A plant community is an assemblage of plants that co-exist in a similar environment. Different communities are defined by their structure, form, and species composition. Plant communities are both spatially and temporally dynamic.
At broad scales, vegetation types are based strongly on shared growth forms that dominate an area and reflect patterns of climate, substrate, and disturbances. At fine scales, vegetation types are based on assemblages of plant species that co-occur in an area and are linked by their interactions with each other and their environment. At all scales, vegetation types can be described by repeating patterns in species composition, growth forms, and relationships to the environment in which they are found.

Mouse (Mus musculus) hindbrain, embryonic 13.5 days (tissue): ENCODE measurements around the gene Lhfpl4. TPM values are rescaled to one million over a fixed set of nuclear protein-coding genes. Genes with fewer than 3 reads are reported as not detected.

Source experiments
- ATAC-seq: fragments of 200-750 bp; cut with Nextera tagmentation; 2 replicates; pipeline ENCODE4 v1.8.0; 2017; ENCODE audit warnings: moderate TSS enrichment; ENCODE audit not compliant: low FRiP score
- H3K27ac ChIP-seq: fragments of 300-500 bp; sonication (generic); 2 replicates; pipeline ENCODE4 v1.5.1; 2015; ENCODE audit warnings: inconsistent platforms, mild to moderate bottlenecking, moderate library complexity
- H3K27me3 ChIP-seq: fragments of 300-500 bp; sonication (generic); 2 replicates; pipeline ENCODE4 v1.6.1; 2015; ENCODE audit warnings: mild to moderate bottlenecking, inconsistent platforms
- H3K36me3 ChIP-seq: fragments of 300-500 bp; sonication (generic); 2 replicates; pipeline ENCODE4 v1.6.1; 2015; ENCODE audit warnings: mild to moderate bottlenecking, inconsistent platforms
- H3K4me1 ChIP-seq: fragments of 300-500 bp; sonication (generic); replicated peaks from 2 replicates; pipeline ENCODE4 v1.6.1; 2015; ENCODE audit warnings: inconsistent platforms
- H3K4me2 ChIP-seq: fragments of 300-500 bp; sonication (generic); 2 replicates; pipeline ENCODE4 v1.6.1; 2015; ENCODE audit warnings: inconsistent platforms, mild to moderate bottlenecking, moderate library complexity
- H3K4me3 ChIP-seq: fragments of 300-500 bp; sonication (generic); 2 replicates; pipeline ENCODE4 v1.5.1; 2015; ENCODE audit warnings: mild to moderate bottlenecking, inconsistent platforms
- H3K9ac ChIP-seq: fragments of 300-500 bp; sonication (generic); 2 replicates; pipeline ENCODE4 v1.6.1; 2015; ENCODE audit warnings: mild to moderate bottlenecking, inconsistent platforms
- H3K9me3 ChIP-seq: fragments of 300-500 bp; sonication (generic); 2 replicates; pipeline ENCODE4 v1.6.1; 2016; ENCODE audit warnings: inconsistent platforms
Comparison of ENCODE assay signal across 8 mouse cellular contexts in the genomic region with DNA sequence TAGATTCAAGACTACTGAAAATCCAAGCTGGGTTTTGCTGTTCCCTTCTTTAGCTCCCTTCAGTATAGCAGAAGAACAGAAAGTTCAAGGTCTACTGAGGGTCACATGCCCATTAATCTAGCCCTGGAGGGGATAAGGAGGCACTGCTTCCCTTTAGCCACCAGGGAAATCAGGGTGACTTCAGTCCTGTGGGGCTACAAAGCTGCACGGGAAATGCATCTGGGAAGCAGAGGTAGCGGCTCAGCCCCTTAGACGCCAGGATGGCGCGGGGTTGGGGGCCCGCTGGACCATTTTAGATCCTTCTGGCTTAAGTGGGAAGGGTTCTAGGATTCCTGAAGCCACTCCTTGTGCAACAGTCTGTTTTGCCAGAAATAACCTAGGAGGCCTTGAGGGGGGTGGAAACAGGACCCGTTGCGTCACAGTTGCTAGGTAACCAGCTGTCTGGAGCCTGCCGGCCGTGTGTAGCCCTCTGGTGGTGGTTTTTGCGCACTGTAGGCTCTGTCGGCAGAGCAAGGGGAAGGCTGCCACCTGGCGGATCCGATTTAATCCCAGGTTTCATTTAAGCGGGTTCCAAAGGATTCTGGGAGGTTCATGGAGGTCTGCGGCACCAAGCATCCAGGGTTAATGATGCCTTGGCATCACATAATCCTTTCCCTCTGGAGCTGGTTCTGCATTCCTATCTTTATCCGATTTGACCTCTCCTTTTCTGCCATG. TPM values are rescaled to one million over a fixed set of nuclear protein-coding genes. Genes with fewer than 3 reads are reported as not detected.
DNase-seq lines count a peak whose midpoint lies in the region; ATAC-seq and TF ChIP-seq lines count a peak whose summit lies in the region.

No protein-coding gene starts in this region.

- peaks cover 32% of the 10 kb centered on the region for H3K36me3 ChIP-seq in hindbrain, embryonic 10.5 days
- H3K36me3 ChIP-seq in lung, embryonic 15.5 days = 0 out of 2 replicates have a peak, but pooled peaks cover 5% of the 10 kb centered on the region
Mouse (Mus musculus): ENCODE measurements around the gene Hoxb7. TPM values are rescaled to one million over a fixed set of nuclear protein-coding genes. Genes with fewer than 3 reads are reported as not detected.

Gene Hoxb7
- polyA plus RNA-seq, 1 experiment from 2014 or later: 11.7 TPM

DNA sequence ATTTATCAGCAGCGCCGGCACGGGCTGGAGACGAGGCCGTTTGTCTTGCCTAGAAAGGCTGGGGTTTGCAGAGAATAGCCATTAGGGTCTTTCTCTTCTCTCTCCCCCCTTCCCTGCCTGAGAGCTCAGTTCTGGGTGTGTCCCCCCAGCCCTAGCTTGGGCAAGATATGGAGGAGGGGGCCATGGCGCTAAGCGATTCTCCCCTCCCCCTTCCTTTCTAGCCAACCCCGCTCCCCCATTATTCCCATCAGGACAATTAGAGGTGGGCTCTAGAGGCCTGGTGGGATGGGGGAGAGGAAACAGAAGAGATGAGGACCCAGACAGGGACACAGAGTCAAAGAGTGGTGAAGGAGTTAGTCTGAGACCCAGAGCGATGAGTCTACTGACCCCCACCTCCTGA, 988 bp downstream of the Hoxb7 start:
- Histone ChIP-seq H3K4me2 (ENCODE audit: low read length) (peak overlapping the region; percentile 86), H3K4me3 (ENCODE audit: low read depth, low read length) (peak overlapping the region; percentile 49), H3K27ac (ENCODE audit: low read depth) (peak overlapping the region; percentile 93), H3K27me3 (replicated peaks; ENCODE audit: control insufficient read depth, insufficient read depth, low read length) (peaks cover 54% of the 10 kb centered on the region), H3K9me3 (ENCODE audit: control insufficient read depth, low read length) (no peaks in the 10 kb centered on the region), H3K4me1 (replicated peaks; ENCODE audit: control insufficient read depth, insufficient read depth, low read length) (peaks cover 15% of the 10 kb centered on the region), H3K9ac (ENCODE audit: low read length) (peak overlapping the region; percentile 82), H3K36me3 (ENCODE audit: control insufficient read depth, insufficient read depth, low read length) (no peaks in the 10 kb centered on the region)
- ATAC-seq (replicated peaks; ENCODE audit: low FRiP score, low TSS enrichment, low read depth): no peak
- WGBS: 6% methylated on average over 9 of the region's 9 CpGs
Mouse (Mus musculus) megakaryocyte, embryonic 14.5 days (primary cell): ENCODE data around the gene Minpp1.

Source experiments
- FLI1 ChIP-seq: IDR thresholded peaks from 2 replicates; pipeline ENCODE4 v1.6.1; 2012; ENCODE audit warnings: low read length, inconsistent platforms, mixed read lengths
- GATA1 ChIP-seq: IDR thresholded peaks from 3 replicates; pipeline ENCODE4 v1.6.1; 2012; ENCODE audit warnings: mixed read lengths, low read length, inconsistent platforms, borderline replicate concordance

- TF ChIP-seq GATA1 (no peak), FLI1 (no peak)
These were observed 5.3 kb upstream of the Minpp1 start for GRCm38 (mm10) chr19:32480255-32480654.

Vegetation classification is the process of grouping stands of vegetation together based on those shared characteristics. As with any taxonomy, vegetation classification is used to simplify complex patterns in order to communicate and share information.
The USNVC is a classification of “existing” vegetation based on the physiognomy and taxonomy of all plant communities. There are hierarchies for two distinct categories: natural vegetation (shaped mostly by ecological processes) and cultural vegetation (shaped by anthropogenic processes, e.g. a golf field).
The current treatment of cultural vegetation as separate from natural vegetation represents a significant shift from the 1997 FGDC Data Standard.